Kate Winslet: Earthy creature | The Independent | The Independent

Kate Winslet: Earthy creature

Four movies in three months won't stop the star from clinging doggedly to her normal family life

By Neil Norman
Sunday 05 November 2006 01:00

Just when you thought Kate Winslet really had gone off to be a stay-at-home mum this time, she pops up in no fewer than four movies within three months. Little Children, released last Friday, follows closely behind All the King's Men and The Holiday, and the animated feature Flushed Away, in which she supplies a voice-over, are released before Christmas. So much for a domestic life with the kiddies in the Cotswolds.

Never mind. Her intention to take over child-caring duties from her husband, Sam Mendes, for the forthcoming year clearly gave her an extra impetus in the workplace. Given her current status as Britain's most popular female movie actress, few people will complain.

The secret of Winslet's appeal is that she is accessibly attractive. Not conventionally beautiful, nor model girl thin, she exudes a kind of healthy vitality that pulls her closer to her audience than many of her contemporaries. You just sense she wouldn't subscribe to the haunted chic of Kiera Knightley even if she could. Winslet is sensible enough to know that cool doesn't last. Unless you are Charlotte Rampling.

Unlike other big girls - Kathleen Turner, Cheers-era Kirstie Alley, Nigella Lawson - Winslet is not a femme fatale. Her appeal is rather more benign, softer and more maternal. The glimpse of one white generously proportioned breast in Titanic was sufficient to fuel the fantasies of adolescent boys for years afterwards.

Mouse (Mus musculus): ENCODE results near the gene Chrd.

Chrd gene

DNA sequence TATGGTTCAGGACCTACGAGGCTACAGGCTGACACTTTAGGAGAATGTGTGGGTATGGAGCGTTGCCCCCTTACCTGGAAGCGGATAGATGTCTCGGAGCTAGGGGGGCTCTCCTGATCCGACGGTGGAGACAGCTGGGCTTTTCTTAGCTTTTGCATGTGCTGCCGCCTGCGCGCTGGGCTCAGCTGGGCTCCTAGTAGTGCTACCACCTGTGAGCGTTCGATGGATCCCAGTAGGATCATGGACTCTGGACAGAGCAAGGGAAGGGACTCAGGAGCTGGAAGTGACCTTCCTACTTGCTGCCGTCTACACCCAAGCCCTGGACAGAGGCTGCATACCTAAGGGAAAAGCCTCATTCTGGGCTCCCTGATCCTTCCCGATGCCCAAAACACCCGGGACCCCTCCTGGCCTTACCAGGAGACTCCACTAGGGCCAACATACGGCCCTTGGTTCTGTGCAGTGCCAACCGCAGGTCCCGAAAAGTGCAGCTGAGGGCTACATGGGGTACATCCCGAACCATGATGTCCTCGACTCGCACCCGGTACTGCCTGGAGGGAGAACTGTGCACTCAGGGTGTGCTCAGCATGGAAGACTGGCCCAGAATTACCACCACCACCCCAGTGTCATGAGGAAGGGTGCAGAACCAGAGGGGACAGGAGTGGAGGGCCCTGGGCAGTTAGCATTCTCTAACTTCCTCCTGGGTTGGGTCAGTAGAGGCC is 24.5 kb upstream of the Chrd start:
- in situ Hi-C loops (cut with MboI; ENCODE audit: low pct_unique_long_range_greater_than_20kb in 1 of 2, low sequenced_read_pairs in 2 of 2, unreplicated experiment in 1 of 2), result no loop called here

Big girls like her because she's curvy and hates dieting. Thin girls like her because inside every size 00 is a normal girl struggling to get out. Men like her because she is smart and funny and sexy and has a body that you could - in your dreams at least - get hold of. Nothing's going to break if you squeeze her. She is a girl that you, the humble punter, might conceivably know: as a pal, sister, girlfriend, fellow mum. "There is absolutely no vanity about her, which is rare in this business," says Greg Wise, her co-star in Sense and Sensibility.

In a recent interview to publicise Little Children, she said: "As an actress, when you have to get naked it's really, really terrible. You feel sick and you think to yourself, 'I must be absolutely mad and I must remember not to do this again.'"

She appears to have forgotten an earlier pronouncement. "I like exposing myself," she said in 2002. "There's not an awful lot that embarrasses me. I'm the kind of actress that absolutely believes in exposing myself."

This is an actress who has made a virtue out of fearlessness. She appeared in her underwear in her first movie, Heavenly Creatures, at the age of 19, in which she also had her first onscreen kiss - with another girl; she enacted a shockingly graphic birth scene in Jude two years later. She stripped and peed on camera in Holy Smoke. In Romance and Cigarettes, released last year but made a mere eight weeks after the birth of her son, Joe, she squeezed her ample breastsinto Agent Provocateur underwear to seduce James Gandolfini.

A shrinking violet, she is not. The overwhelming impression, rather, is that Winslet is a normal, healthy, robust, ordinary mother of two who just happens to be A Movie Star. She has always felt the need to display her common touch. Kate Smokes Golden Virgina Roll-Ups! Kate Eats Marmite on Toast! Kate Travels By Underground!